Russia has cast doubt on EU top diplomat Josep Borrell’s account of his “tense” talks in Moscow, as more than 70 MEPs called for his resignation.
Borrell wrote in his blog on Sunday (8 February) that his behind-closed-doors talks with Russian foreign minister Sergei Lavrov in Moscow last Friday reached “high levels of tension”, when he urged Russia to free opposition star Alexei Navalny.
Borrell published his blog amid fierce criticism over his handling of a press conference with Lavrov last Friday, in which he said little on Navalny, while letting Lavrov harangue the EU as he stood, smiling next to the Russian minister.
Borrell’s spokesman repeated the blog claims in Brussels on Monday.
“There was silence [in Friday’s press conference] from the high representative [Borrell] because he was very vocal in the negotiations with Mr. Lavrov”, which included “high levels of tension”, the spokesman told media.
But for its part, the Russian foreign ministry said the same day that Borrell was lying.
“From the impressions of the Russian participants, there was no particular tension in the discussions. Everything went in a frank and professional way. That is why the Russian foreign ministry expressed surprise with the descriptions in Mr. Borrell’s blog,” a Russian spokesman told EUobserver.
“Perhaps, the EU foreign policy chief received explanations upon his arrival [back] to Brussels on how to lay emphases [on his visit],” the Russian ministry also told Russian news agency Tass the same day.
Russia has a track record of anti-EU disinformation.
But Estonia’s foreign minister, Eva-Maria Liimets, also voiced scepticism about Borrell’s version of events.
She had been told the Borrell-Lavrov talks lasted five hours and had been “long and difficult”, she said in a statement on Monday, but she wanted to ask Borrell personally “about the content of his meetings in Moscow”.
And an EU source told this website that Borrell “is not telling the truth” about his ‘tense’ Lavrov talks.
Meanwhile, Borrell’s people contradicted themselves in his defence, adding to the impression of face-saving spin.
Borrell had asked to visit Navalny in prison, his spokesman said on Monday, but Lavrov told him to apply to a Russian court for permission, at which point Borrell decided there would not be enough time to expedite the procedure.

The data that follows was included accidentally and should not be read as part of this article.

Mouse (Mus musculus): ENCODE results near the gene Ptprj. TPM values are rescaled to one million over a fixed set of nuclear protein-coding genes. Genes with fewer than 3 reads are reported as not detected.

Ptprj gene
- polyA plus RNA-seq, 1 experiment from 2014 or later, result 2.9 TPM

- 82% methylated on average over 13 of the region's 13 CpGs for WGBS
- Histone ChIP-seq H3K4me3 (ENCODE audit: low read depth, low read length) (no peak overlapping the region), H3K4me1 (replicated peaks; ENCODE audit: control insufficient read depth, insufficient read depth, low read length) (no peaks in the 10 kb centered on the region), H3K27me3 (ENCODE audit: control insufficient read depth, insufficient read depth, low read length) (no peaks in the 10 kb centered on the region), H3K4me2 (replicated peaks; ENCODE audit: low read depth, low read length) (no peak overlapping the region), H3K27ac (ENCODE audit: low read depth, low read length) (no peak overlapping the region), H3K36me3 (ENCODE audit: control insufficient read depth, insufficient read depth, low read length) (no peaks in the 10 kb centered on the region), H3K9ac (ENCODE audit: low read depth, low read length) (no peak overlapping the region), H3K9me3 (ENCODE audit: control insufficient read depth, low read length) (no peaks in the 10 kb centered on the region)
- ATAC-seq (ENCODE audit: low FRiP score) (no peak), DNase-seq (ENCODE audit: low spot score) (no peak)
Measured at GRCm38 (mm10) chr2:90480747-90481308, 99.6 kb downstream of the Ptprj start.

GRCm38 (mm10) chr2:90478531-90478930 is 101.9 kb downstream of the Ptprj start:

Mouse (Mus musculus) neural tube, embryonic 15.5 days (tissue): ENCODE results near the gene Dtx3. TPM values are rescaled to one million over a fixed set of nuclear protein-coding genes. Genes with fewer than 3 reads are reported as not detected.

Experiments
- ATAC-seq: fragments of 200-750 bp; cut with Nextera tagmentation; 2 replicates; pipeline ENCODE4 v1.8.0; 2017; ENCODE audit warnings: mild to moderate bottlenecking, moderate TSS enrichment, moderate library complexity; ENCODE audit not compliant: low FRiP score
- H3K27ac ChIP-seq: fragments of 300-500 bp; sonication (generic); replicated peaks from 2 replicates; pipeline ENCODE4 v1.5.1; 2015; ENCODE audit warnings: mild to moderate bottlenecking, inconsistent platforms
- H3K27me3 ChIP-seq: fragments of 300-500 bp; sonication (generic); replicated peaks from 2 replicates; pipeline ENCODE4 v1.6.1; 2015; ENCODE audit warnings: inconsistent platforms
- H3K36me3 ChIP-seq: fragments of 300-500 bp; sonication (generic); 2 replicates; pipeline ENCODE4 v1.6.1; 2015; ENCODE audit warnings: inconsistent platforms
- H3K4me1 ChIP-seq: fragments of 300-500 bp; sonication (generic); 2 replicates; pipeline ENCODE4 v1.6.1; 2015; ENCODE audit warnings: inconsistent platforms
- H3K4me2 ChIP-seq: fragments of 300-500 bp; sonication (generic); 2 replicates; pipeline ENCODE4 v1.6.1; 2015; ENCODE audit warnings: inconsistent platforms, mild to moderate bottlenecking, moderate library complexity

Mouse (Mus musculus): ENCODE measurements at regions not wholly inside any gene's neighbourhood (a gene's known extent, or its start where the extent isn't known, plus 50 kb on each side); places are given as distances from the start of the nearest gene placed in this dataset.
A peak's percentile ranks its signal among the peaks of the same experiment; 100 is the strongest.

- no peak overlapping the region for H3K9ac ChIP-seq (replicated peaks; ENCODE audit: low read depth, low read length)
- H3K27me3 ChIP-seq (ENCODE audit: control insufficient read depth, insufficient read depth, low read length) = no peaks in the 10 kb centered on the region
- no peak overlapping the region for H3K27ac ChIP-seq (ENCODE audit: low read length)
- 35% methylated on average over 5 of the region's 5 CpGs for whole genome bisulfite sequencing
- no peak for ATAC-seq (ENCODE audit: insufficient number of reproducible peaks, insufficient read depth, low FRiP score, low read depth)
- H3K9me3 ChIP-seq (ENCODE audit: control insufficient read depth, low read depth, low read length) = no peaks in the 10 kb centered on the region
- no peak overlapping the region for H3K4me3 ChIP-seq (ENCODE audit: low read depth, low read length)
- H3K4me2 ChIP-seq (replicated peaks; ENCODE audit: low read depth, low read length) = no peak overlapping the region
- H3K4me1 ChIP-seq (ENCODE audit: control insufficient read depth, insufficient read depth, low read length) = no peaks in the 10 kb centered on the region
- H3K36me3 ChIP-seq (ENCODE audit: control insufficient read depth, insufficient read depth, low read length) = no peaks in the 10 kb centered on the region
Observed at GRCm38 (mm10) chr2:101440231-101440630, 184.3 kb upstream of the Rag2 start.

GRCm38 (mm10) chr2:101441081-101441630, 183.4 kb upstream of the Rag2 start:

But an EU spokeswoman had told press last Friday Borrell had decided not to visit Navalny because that would have given the “wrong impression” that he agreed with his jailing.
The Spanish diplomat is to be cross-examined by MEPs over his Moscow trip in the European Parliament on Tuesday.
And things could get ugly, after more than 70 of them cosigned a letter to European Commission president Ursula von der Leyen calling for his resignation on Monday.
The signatories mostly came from the centre-right European People’s Party and the right-wing European Conservatives and Reformists groups.
But the commission rejected the idea out of hand.
Von der Leyen, “lends her full support to the high representative [Borrell] for the trip to Moscow,” her spokesman said.
Russia also expelled three European diplomats last Friday in an added affront to Borrell, on grounds they had taken part in “unlawful” pro-Navalny protests.
And Germany, Poland, and Sweden, whose diplomats were sent packing, expelled three Russian diplomats in return on Monday.
“That [Russia’s expulsions] decision was in no way justified,” the German foreign ministry said.
For its part, the Polish EU embassy in Brussels held video-talks on Monday with Navalny’s associates, as well as EU, UK, and US diplomats.
They discussed potential new Russia sanctions, a Polish diplomat told EUobserver, amid Navalny’s call for EU asset-freezes and visa-bans on Russia’s top oligarchs.
Borrell also indicated, in Sunday’s blog, he now favoured blacklisting Russian officials involved in Navalny’s jailing.
Eight EU countries – the Baltic states, Belgium, Denmark, Italy, the Netherlands, and Poland – had already called for this before his Russia trip.
But it remains to be seen if the EU reaches a consensus, after Austria, France, and Germany said they wanted business as usual with Russia on a new gas pipeline, called Nord Stream 2, last weekend despite Russia’s offensive behaviour.
“The Kremlin slimed Borrell,” Daniel Fried, a retired senior US diplomat, said on Twitter on Monday.
“The task now is not to scratch at him or the EU but for the EU, US, and UK to determine next steps in response to Putin’s aggression, repression and (yes) insolence toward the EU that reached out in good faith,” Fried said, referring to Russian president Vladimir Putin.
“What Lavrov did was just calling the EU’s bluff,” Urich Speck, a Russia expert at the German Marshall Fund, a US think-tank in Berlin, also said.
“Yet everybody is blaming Borrell now. Instead, pressure should rise on Berlin, Paris, and others to agree to a stronger, more coherent Russia policy,” Speck said.